2011 Processor of the Year H.J. Heinz Co: Pittsburgh Product Development Touches the World

Six-year-old innovation center, plus distributed centers of excellence, keep the global pipeline full.

By Dave Fusaro, Editor in Chief

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Heinz has health and wellness goals for all its products, but they're clearly second to taste. Nevertheless, sodium has been reduced in Ore-Ida products and even in the sacred ketchup recipe; palm oil has been eliminated on French fries in the U.S.; there's less fat and more protein in most of the T.G.I. Friday's products; ingredient lists have been shortened on Classico sauces; calories and fat have been reduced in the new Light versions of Classico alfredo sauces; and whole grains have been added to Weight Watchers Smart Ones and Bagel Bites snacks.

Heinz recently disclosed that in North America, one-third of the company's new product innovations in the 2010 calendar year met its criteria for healthy nutrition innovation. The target for 2011 is 100 percent.

Matthews is just getting comfortable with his role as a coordinator of international product development efforts. "Product development is regionally deployed. Tastes are different country by country. We understand and embrace that," he says.

Thus the R&D centers in Netherlands and, soon to be, China.

In almost every international market, the company is focused on building its local brands, like Quero tomato sauces in Brazil and Master soy sauces in China, while driving the growth of the Heinz brand globally.

And while the suburban Pittsburgh center supports both objectives, Matthews also embraces a point made by Johnson. Counter to what other food executives may think, the Heinz chairman sees an untapped opportunity to take successful products and innovations from the emerging world and adapt them for consumer preferences and tastes in the developed world, rather than vice versa.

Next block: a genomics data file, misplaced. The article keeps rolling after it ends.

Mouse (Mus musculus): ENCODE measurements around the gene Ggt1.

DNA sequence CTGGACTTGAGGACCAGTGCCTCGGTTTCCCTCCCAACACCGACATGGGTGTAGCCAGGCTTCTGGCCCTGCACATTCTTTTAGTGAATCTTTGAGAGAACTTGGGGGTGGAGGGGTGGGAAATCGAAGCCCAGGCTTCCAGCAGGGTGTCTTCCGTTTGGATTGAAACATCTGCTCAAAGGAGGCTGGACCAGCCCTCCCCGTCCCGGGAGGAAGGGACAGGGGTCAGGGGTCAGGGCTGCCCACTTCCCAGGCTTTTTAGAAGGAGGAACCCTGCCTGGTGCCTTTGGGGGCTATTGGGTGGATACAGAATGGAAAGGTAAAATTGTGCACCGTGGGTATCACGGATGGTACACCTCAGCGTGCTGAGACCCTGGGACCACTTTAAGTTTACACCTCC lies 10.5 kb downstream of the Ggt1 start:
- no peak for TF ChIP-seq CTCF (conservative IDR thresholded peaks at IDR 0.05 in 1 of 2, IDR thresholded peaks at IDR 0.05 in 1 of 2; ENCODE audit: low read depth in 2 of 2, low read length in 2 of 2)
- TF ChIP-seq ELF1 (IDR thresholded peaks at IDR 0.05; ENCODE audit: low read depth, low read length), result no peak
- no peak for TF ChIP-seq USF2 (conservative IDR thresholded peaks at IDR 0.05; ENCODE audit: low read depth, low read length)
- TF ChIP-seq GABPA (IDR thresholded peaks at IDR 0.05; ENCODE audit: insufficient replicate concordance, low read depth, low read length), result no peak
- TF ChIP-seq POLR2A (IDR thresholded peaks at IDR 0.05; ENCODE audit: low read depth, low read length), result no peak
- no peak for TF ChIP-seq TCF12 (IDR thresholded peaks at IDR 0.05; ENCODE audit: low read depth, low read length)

As for emerging markets, despite rising incomes and increasing curiosity for Western products, Johnson and Matthews say Heinz will continue to offer products that are tailored to localized tastes and habits. On the other hand, Heinz believes that the U.S. market is open to new tastes, products and packaging inspired by other regions of the world.

"Quero [the recent acquisition in Brazil] has some interesting packaging formats that we're looking at bringing here, and Heinz will offer U.S. consumers a flexible stand-up ketchup pouch with a spout that was developed for emerging markets," Matthews says. "We are also launching Heinz Ketchup blended with balsamic vinegar in the U.S. after this great new variety of our flagship product made a big splash with consumers in the U.K."

Heinz officials won't disclose exactly what's in the pipeline, but Matthews says the company is unveiling new packaging and sizes that will offer compelling price points for U.S. consumers with tight budgets, including Heinz ketchup and mustard at suggested retail prices of 99 cents — as well as affordable varieties of Heinz Worcestershire sauce and Heinz 57 Sauce and a one-pound bag of Ore-Ida French fries.

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